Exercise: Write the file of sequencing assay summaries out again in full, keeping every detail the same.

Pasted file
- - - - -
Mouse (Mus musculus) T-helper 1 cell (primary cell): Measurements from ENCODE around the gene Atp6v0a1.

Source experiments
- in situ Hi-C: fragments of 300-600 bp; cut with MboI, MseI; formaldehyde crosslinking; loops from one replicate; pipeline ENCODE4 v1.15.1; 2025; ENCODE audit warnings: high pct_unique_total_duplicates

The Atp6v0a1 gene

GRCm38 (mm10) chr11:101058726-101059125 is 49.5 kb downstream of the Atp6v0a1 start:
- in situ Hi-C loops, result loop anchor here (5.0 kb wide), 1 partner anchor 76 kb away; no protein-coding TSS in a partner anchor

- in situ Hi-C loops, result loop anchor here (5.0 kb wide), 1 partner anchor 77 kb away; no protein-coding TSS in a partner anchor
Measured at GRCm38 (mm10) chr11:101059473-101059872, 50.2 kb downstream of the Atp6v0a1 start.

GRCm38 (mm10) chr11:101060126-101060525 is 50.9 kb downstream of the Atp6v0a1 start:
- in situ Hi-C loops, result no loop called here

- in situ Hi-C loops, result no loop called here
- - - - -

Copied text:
Mouse (Mus musculus) T-helper 1 cell (primary cell): Measurements from ENCODE around the gene Atp6v0a1.

Source experiments
- in situ Hi-C: fragments of 300-600 bp; cut with MboI, MseI; formaldehyde crosslinking; loops from one replicate; pipeline ENCODE4 v1.15.1; 2025; ENCODE audit warnings: high pct_unique_total_duplicates

The Atp6v0a1 gene

GRCm38 (mm10) chr11:101058726-101059125 is 49.5 kb downstream of the Atp6v0a1 start:
- in situ Hi-C loops, result loop anchor here (5.0 kb wide), 1 partner anchor 76 kb away; no protein-coding TSS in a partner anchor

- in situ Hi-C loops, result loop anchor here (5.0 kb wide), 1 partner anchor 77 kb away; no protein-coding TSS in a partner anchor
Measured at GRCm38 (mm10) chr11:101059473-101059872, 50.2 kb downstream of the Atp6v0a1 start.

GRCm38 (mm10) chr11:101060126-101060525 is 50.9 kb downstream of the Atp6v0a1 start:
- in situ Hi-C loops, result no loop called here

- in situ Hi-C loops, result no loop called here